Similar to China, the depicted setting in the documentary. Brazil is a developing nation that has encountered a similar development narrative. Gustavo Esteva, one of the most well-known advocates for post-development, states that Brazilians enrich their conversation by culturally rooting their speech. Thereby, Esteva indicates that the language of development also reflects a social and cultural change which will become more apparent through the end documentary when public protests rose against unaffordable housing. During one of her talks of Yana with a potential investor, she states different prices for different models based on their ethnicity. White foreigners are prized above black and Indian ones, which are rare because they add “class” to the atmosphere. The price difference in Chinese industry hints at the global power balances with a Western hegemonic background, which affected the pricing of the foreign agency market. In addition, this pricing strategy offers more opportunities for White foreigners, which arguably is arranged due to the higher strategic importance of European countries to China in terms of international partnership. Furthermore, the geographic locations make the White race more exotic to Chinese culture. Culture combined with the economic development in China created new cultural imaginaries that benefitted the Westerners most, as evident from David’s monetary gain and life satisfaction at the beginning of the documentary.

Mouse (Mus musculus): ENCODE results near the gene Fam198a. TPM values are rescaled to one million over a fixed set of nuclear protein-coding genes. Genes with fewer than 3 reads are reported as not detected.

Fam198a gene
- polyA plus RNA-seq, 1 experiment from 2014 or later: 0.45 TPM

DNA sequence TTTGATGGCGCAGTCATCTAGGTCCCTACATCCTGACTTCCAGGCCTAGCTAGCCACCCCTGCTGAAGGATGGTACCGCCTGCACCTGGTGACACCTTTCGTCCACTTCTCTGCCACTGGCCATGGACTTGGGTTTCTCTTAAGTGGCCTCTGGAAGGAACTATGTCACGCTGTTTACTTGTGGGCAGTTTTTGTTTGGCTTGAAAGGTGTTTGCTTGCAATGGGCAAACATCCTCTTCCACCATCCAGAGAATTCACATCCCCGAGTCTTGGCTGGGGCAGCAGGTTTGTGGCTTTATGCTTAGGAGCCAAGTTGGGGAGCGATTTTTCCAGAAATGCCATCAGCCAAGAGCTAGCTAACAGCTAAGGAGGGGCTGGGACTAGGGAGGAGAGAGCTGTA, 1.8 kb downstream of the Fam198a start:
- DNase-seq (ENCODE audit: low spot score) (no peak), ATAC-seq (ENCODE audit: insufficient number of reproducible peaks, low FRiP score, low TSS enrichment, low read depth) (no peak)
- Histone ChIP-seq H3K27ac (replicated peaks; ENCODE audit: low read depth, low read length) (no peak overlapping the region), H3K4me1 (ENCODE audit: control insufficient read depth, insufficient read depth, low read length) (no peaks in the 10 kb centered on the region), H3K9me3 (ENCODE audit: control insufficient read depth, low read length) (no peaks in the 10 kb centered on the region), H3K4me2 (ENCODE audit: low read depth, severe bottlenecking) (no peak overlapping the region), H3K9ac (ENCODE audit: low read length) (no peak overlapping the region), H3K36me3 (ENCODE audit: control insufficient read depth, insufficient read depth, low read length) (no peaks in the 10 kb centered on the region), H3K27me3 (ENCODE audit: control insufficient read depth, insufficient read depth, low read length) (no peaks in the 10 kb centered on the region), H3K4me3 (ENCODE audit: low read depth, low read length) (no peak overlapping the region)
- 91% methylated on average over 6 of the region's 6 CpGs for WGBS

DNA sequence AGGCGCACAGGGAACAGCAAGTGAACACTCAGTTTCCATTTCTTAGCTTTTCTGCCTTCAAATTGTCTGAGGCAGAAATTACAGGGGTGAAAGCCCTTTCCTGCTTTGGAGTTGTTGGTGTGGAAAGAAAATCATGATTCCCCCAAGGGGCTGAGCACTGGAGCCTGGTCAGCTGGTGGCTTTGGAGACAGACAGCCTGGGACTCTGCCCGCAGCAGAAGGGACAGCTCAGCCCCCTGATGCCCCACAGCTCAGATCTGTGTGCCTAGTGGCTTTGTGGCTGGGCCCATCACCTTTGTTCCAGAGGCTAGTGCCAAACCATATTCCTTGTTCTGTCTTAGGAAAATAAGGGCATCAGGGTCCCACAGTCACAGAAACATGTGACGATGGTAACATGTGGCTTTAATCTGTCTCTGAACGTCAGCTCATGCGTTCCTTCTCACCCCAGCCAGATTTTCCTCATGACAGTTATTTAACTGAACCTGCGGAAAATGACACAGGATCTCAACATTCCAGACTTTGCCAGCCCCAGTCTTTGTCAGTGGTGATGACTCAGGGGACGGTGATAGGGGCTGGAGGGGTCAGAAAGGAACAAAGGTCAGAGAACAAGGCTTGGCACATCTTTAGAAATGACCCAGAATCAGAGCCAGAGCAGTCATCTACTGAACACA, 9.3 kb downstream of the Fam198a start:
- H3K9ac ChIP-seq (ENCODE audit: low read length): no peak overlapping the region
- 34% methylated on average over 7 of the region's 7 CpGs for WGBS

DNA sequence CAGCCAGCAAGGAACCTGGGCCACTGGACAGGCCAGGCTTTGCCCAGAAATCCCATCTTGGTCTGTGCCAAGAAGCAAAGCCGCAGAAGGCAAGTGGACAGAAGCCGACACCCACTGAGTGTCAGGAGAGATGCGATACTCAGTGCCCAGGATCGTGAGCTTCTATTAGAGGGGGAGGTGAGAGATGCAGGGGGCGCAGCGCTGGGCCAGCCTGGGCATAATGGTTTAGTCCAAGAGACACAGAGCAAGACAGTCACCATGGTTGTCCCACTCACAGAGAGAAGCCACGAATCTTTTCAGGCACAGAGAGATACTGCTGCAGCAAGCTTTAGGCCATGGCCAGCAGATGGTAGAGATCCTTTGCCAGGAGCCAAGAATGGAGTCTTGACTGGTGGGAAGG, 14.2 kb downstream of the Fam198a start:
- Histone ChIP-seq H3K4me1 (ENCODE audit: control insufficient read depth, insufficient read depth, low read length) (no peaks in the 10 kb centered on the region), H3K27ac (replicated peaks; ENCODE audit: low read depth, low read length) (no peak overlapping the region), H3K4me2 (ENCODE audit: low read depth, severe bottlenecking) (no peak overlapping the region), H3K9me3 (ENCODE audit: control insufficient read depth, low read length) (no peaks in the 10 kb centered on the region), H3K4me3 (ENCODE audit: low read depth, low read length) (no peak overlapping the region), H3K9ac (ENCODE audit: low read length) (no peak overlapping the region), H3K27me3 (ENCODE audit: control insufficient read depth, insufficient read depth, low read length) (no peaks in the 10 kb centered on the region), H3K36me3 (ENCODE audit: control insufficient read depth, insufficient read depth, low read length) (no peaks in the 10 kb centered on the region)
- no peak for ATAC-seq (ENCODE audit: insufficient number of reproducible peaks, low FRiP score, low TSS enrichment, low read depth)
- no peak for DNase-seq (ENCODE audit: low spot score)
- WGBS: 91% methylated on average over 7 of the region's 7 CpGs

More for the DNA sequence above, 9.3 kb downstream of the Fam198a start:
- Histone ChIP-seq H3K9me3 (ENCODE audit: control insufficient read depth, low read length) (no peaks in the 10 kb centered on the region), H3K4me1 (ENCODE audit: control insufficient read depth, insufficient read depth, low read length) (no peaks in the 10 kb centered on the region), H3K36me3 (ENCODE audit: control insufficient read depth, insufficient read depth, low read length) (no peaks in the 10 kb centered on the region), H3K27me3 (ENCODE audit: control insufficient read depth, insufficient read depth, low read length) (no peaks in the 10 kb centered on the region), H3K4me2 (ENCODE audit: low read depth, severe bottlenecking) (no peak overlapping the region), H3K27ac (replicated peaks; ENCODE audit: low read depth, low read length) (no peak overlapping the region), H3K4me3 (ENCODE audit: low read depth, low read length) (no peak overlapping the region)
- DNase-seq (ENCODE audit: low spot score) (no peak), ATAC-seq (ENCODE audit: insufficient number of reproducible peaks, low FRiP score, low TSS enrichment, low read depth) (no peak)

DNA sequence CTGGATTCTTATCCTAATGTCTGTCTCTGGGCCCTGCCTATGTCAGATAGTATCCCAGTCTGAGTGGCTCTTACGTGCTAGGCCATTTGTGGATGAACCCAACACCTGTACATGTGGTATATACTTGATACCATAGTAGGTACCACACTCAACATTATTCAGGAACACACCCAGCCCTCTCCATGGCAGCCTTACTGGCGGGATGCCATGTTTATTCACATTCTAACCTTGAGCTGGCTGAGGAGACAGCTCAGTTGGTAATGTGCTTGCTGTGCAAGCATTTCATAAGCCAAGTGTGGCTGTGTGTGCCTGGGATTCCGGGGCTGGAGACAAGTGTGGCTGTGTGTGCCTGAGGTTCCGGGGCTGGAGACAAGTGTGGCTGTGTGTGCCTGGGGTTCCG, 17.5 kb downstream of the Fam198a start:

However, the change in global power dynamics due to economic factors, which positioned Europeans as international migrants in China, is an example of the commodification of culture. Yana gave foreign workers different backgrounds to add “class” to her business, which indicates the embeddedness of economic and social class relations imposed by the dominant cultural knowledge systems. This means that the fundamental rights and wrongs of each development discourse, like the “growth” view of neoliberalists, further reflect China’s level of social development in China. The necessary and proper instinct to generalise can distort our Worldview. It can make us mistakenly group things, people, or very different countries. It can make us assume that everyone in one category is similar. The city developer and the government believed development to be comprised only of building rich skyscrapers, which turned out to be an insufficient perspective of development. Rural inhabitants, who were thrown out of their livelihoods without notice, started protesting “the growing city”, as the people who lost their money on newly built accommodation.